Fārābī, al-


Fārābī, al-
in full Muḥammad ibn Muḥammad ibn Ṭarkhān ibn Uzalagh al-Fārābī Latin Alpharabius or Avennasar

born с 878, Turkistan
died с 950, Damascus?

A logician and one of the great philosophers of medieval Islam.

He was probably the son of one of the caliph's Turkish bodyguards, and he grew up in Baghdad. From 942 he resided at the court of Prince Sayf al-Dawlah. Greatly influenced by Baghdad's Greek heritage in philosophy, especially the writings of Aristotle, he was known as the Second Teacher or the Second Aristotle. He used Artistotle's ideas in his proof of the existence of God and was influenced also by Neoplatonic ideas and Sufi mysticism. Like Plato, he believed it was the philosopher's task to provide guidance to the state. He wrote more than 100 works, notably The Ideas of the Citizens of the Virtuous City.

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▪ Muslim philosopher
in full  Muḥammad ibn Muḥammad ibn Ṭarkhān ibn Uzalagh al-Fārābī , also called  Abū Naṣr al-Fārābī , Latin name  Alpharabius (also spelled Alfarabius) , or  Avennasar 
born c. 878, Turkistan
died c. 950, Damascus?

      Muslim philosopher, one of the preeminent thinkers of medieval Islām. He was regarded in the Arab world as the greatest philosophical authority after Aristotle.

      Very little is known of al-Fārābī's life. He was of Turkic origin and is thought to have been brought to Baghdad as a child by his father, who was probably in the Turkish bodyguard of the Caliph (the titular leader of the Islāmic community). Al-Fārābī was not a member of the court society, and neither did he work in the administration of the central government. In 942 he took up residence at the court of the prince Sayf ad-Dawlah (Sayf al-Dawlah), where he remained, mostly in Ḥalab (modern Aleppo), until the time of his death.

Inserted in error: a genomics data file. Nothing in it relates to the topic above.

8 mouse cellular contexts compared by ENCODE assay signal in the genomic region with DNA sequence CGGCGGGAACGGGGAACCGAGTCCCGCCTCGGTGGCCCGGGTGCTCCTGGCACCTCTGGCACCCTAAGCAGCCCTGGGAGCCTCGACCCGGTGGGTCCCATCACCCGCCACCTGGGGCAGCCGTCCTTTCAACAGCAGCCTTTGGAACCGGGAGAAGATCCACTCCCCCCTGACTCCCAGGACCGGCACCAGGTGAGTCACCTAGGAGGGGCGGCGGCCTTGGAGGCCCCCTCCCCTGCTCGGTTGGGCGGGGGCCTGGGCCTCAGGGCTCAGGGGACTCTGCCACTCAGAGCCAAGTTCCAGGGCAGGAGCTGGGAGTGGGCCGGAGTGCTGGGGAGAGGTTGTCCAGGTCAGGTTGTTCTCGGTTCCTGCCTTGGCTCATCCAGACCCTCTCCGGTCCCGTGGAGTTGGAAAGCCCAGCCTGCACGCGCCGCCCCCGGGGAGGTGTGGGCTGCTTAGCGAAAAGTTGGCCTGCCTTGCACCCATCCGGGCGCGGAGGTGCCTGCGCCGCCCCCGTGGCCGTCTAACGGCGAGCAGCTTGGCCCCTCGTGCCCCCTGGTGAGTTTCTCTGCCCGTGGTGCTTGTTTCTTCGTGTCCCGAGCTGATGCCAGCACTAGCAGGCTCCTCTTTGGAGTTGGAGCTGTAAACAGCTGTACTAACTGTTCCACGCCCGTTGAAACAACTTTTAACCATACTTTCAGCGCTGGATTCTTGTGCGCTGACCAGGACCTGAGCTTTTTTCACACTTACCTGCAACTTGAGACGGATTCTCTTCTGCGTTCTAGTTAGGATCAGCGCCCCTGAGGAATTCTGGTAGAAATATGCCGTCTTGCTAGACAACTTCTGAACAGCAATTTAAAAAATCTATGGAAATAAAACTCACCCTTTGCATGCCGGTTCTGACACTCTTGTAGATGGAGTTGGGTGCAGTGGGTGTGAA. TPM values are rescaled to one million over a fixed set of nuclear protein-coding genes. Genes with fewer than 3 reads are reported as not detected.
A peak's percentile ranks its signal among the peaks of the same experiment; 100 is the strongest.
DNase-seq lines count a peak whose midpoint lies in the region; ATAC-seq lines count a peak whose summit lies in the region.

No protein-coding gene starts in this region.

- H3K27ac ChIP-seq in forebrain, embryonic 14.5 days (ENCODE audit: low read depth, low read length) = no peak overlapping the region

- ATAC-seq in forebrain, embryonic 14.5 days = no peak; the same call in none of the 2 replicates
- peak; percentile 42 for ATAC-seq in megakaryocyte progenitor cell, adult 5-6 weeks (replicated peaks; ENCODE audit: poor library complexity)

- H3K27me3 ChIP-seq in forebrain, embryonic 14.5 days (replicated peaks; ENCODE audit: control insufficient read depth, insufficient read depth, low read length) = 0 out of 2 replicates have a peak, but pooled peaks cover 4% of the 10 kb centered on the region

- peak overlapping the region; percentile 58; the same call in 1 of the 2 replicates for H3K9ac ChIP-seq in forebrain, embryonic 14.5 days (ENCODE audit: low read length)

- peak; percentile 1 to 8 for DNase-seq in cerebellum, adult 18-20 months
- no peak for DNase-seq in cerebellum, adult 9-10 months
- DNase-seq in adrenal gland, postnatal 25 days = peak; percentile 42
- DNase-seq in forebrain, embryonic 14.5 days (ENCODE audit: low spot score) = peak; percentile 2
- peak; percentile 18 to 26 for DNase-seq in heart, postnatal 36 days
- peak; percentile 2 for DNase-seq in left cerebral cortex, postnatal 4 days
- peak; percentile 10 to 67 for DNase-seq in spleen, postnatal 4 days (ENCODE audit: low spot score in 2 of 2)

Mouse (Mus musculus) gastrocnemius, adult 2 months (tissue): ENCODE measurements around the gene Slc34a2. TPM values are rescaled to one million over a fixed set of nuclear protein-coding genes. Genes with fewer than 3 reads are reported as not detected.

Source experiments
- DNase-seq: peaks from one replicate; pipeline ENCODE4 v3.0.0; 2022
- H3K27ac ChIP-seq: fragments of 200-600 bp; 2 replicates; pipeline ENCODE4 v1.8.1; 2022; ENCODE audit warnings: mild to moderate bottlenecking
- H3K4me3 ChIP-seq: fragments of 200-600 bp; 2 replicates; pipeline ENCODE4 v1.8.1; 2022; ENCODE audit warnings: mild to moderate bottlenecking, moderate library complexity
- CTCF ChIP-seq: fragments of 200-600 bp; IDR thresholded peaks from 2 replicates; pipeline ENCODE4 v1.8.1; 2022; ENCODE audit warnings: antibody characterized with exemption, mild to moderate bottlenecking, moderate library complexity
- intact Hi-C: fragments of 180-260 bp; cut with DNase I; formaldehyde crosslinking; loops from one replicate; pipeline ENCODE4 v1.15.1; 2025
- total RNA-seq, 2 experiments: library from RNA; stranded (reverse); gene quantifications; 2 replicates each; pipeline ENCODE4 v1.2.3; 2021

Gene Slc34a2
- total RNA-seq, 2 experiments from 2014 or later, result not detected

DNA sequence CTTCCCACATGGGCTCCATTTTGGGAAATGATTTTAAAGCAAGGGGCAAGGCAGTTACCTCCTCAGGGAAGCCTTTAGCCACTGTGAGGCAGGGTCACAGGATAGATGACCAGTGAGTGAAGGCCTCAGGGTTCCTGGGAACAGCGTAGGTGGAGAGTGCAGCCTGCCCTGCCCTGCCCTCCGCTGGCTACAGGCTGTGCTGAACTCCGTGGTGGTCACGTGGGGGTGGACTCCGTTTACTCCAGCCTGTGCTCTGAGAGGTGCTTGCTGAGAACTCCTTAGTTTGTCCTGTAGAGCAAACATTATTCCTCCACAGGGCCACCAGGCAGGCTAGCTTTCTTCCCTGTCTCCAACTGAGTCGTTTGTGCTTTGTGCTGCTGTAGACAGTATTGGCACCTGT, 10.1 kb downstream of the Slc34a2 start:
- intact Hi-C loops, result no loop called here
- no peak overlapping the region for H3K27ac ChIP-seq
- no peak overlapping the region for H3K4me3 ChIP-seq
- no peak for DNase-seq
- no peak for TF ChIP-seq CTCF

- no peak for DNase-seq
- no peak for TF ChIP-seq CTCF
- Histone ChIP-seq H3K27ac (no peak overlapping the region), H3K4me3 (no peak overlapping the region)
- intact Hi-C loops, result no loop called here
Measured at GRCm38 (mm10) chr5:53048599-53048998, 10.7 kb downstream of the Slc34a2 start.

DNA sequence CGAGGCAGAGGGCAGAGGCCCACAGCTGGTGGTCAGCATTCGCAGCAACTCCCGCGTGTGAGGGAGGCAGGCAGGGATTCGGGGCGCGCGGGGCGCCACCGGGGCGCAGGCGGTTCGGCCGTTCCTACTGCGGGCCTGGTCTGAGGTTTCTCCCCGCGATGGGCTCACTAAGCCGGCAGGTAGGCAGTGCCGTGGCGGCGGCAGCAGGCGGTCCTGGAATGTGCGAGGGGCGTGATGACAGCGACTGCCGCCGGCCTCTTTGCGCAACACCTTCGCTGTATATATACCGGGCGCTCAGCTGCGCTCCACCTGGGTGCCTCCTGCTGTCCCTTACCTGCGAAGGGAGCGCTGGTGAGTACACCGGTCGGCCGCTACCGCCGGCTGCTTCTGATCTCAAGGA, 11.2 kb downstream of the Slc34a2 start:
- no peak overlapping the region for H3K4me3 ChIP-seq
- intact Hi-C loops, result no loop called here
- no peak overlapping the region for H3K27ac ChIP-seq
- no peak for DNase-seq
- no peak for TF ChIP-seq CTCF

Al-Fārābī's philosophical thinking was nourished in the heritage of the Arabic Aristotelian teachings of 10th-century Baghdad. His great service to Islām was to take the Greek heritage, as it had become known to the Arabs, and show how it could be used to answer questions with which Muslims were struggling. To al-Fārābī, philosophy had come to an end in other parts of the world, but had a chance for new life in Islām. Islām as a religion, however, was of itself not sufficient for the needs of a philosopher. He saw human reason as being superior to revelation. Religion provided truth in a symbolic form to nonphilosophers, who were not able to apprehend it in its more pure forms. The major part of al-Fārābī's writings were directed to the problem of the correct ordering of the state. Just as God rules the universe, so should the philosopher, as the most perfect kind of man, rule the state; he thus relates the political upheavals of his time to the divorce of the philosopher from government.

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Universalium. 2010.

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